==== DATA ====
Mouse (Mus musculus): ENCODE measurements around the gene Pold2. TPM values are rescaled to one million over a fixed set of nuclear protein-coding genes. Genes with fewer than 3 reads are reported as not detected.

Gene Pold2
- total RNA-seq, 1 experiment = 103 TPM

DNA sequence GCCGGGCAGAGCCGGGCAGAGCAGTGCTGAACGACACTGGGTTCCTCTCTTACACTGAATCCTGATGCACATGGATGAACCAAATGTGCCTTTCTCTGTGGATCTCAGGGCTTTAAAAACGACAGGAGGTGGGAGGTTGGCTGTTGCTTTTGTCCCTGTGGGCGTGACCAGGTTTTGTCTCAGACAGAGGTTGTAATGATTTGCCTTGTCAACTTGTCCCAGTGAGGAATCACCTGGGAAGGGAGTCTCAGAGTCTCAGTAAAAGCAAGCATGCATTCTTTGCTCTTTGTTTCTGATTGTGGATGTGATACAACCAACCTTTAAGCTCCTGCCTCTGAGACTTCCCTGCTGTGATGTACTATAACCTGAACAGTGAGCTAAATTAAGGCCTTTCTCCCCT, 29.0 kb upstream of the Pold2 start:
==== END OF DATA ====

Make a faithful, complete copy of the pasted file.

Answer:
Mouse (Mus musculus): ENCODE measurements around the gene Pold2. TPM values are rescaled to one million over a fixed set of nuclear protein-coding genes. Genes with fewer than 3 reads are reported as not detected.

Gene Pold2
- total RNA-seq, 1 experiment = 103 TPM

DNA sequence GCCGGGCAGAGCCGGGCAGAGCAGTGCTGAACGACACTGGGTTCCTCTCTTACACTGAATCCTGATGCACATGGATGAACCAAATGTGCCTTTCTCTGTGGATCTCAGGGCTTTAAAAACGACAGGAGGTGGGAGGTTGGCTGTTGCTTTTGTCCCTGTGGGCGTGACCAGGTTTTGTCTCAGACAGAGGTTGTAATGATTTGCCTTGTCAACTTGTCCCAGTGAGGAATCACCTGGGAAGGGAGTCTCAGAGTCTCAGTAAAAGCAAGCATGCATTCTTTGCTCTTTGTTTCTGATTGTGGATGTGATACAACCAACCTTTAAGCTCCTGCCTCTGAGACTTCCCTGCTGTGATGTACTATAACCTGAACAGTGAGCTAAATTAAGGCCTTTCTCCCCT, 29.0 kb upstream of the Pold2 start: